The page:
I am surprised that anyone would assume farners will even break even in a year such as this. We have been farming for more than 30 years but have not seen any drought year this disasterous. Even with crop insurance we are barely going to be able to pay our bills and stay in business to plant a crop next year. Yes, grain prices are exceptionally high. However, when you factor in the rising costs of seed, fertilizer and deisel plus wear and tear on equipment–prices that have escalated enormously the past ten years–there is no profit. In fact, most farmers–even the larger farming operations–have to scramble to make ends meet. The public really needs to understand…the farmer is the lowest on the totem pole. Everyone above us gets a higher profit while we do the majority of the labor. We are not paid for that and we do not get paid vacations or sick days. Plus, our living expenses come out of those 'so-called' government and insurance handouts. Keep in mind that subsidies for the drought of 2005 were not issued before 2008. Profit? That's a pipe dream to any real farmer.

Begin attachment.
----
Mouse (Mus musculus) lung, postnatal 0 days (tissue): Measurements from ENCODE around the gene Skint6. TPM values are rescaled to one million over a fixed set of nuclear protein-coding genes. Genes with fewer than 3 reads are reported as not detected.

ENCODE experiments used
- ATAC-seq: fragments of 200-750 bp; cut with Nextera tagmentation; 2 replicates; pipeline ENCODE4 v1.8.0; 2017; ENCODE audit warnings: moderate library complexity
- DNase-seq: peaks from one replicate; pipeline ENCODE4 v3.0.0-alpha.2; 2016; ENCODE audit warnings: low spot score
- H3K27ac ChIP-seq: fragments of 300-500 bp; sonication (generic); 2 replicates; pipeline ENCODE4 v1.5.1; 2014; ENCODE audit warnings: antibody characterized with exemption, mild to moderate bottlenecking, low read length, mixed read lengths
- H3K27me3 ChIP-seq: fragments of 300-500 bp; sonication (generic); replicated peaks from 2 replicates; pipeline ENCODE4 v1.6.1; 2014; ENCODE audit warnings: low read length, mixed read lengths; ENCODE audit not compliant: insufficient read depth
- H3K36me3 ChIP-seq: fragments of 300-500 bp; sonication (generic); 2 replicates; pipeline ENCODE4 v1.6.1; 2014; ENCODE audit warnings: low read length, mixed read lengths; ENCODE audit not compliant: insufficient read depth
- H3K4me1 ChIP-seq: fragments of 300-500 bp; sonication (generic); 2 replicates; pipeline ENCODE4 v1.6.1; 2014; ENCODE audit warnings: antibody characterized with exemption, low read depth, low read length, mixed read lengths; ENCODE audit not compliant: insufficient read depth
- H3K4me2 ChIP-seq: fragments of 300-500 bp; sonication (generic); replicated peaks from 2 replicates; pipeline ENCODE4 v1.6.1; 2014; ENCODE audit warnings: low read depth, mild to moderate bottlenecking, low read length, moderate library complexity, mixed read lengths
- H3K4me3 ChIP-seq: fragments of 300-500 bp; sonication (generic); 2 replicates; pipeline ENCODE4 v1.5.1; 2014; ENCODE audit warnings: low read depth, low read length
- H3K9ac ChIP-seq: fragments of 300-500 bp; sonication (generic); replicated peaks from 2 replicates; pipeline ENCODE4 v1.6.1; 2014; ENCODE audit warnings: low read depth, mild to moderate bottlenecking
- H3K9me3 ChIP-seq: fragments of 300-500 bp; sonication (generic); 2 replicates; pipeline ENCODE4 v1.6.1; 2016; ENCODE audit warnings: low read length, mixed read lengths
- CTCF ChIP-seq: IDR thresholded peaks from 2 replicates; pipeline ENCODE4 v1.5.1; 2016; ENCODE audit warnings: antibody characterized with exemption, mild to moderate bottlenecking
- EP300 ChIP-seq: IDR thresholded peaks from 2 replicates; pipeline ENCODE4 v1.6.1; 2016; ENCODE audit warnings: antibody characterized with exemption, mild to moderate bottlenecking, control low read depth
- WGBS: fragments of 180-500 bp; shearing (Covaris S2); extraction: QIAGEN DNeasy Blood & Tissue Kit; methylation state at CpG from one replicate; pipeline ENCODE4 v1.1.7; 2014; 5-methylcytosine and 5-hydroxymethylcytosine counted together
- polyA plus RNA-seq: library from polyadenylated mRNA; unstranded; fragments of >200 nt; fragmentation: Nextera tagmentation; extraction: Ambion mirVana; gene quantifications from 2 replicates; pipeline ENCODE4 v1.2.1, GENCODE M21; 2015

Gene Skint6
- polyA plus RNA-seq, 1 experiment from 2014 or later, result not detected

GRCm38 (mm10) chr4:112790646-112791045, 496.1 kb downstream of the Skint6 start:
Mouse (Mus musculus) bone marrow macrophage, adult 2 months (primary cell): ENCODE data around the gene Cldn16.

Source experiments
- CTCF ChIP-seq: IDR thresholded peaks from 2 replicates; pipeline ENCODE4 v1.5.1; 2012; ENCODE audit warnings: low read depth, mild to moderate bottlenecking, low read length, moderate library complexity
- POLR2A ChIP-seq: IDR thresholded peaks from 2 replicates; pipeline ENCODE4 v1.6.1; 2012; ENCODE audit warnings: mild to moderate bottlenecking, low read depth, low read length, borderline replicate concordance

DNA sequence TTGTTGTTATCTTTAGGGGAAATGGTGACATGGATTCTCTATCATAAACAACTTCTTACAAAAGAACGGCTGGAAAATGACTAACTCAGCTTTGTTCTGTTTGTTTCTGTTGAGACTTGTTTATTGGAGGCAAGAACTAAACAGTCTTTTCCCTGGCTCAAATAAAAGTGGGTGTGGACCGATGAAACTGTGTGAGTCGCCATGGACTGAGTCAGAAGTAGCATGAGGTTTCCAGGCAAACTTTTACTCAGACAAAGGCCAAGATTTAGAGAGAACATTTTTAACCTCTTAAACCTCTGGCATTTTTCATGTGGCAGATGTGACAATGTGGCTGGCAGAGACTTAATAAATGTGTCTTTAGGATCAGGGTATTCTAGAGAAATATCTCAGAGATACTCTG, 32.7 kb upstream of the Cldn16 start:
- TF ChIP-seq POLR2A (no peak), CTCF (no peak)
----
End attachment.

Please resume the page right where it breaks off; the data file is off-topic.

8. Although their is room for debate about Farm subsidies and government backed ethanol. (I personally believe there should be one or the other, not both.) Ms Payne misses the mark when she attacks crop insurance. What she misses is that it is insurance and Farmers pay into the pool, like any insurance and pray they wont need to collect. Believe me as a retired farmer who paid in more than I ever collected nobody is getting rich off crop insurance.
      Farming is a very risky business and many years farmers lose huge amounts of money and depend on the good years to carry them through. It distresses me to see it being attacked by the Heritage Foundation.

    9. Larry Liepold says:

      I need to echo the point that record profits are only equal to cost of production and cost of living. A point I have not yet seen anywhere except agriculture media is that in the years 2002-2011 the Federal Crop Insurance Corporation, which is the arm of the government responsible for managing the subsidy, profited 4.119 billion dollars. As you look at the years there were losses and gains in individual years, but over all US agriculture paid that to the government. I have contended for years that if the subsidy disappeared, crop insurance would be more competitive. If you look at the premium cost per cost of coverage it is geater than health insurance, auto, and home owners insurance.
      DO NOT lump all farmers together.